Infections by enteropathogenic Escherichia coli are an important cause of diarrhea linked to high infant mortality. Such bacteria attach to cells and form actin-rich structures called pedestals, which contain many proteins that play unknown functions during pedestal formation. Here we studied two nearly identical forms (isoforms) of Crk adaptor proteins, CrkII and CrkL, during pedestal formation. Eliminating both isoforms from the cell enhanced pedestal formation, while eliminating only one did not, implying that the isoforms are redundant inhibitors of pedestal formation. We also found that Crk proteins bind the bacterial protein Tir, which binds another adaptor, Nck, to promote actin polymerization in pedestals. We propose that Crk adaptor proteins inhibit actin polymerization by competing with Nck binding to Tir. This work opens the door to investigating how Crk adaptor proteins may participate in numerous actin polymerization pathways.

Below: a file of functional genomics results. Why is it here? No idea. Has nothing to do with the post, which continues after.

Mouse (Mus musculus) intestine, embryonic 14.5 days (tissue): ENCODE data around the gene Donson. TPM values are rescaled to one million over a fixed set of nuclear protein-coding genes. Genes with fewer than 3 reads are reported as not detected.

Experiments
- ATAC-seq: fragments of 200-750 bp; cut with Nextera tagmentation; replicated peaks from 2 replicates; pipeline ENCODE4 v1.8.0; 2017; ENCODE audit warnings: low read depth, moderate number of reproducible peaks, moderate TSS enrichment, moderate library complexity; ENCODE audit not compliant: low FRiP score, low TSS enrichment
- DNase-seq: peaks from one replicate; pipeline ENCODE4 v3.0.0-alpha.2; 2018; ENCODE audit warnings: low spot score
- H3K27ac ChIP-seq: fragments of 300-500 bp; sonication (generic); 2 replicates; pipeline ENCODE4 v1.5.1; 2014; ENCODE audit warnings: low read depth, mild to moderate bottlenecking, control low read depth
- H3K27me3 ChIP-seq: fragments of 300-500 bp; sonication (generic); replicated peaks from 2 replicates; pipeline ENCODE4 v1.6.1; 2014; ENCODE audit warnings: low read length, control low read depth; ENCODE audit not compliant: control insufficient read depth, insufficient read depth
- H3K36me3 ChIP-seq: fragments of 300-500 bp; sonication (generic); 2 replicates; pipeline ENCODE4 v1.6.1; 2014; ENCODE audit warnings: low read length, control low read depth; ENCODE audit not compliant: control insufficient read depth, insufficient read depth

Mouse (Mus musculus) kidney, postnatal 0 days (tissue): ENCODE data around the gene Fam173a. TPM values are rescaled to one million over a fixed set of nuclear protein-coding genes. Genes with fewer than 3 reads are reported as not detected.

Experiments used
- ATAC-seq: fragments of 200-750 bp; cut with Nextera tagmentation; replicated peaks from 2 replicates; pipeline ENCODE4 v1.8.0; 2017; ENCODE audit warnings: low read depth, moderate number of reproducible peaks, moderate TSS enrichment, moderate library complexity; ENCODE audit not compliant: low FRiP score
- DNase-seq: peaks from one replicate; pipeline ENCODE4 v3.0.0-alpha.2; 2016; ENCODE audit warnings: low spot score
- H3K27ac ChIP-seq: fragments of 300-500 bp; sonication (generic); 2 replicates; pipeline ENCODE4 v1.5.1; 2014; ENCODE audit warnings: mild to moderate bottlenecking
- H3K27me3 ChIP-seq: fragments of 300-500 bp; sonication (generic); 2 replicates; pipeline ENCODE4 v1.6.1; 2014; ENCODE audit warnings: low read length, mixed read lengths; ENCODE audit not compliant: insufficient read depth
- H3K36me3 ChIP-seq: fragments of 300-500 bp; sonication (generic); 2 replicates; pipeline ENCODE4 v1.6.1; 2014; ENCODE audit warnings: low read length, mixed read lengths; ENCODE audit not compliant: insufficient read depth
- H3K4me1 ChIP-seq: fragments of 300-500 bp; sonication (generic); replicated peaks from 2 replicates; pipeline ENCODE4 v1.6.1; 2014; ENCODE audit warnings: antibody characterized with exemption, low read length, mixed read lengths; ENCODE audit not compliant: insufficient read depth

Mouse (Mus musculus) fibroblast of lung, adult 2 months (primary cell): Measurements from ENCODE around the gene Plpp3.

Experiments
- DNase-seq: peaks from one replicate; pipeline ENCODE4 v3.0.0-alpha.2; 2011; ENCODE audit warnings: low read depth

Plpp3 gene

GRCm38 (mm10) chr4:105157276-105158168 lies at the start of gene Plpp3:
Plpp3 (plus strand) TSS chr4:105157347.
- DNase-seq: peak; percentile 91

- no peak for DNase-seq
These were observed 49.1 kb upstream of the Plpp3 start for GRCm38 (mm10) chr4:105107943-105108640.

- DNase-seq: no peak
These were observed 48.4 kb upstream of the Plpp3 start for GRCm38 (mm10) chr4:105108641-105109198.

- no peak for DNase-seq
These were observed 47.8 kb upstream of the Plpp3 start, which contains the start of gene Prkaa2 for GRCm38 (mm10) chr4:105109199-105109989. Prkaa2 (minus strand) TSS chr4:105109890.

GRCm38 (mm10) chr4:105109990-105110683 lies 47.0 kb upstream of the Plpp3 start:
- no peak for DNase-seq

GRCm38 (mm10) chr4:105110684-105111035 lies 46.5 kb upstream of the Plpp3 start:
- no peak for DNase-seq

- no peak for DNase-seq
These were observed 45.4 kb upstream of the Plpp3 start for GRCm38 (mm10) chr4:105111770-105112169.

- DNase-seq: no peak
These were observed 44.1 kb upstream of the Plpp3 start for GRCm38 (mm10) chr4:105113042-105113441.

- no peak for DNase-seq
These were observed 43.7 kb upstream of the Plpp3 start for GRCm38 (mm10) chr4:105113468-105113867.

Introduction

Enteropathogenic Escherichia coli (EPEC) causes infant diarrhea worldwide and is a leading cause of death in developing countries. EPEC adheres to intestinal epithelial cells, causing local disappearance of microvilli and altering cell permeability, giving rise to what are classically known as attaching and effacing (A/E) lesions [1]. At A/E lesions, EPEC attaches to host cells and induces the formation of actin-rich structures called pedestals. Although the ultimate function of pedestals is not completely understood, disrupting genes critical for pedestal formation diminishes colonization and subsequent disease in humans [2] and animal models [3]. Pedestals may facilitate EPEC growth and residence inside the intestine by allowing the bacteria to remain attached to the epithelium during peristalsis and host responses to infection [4].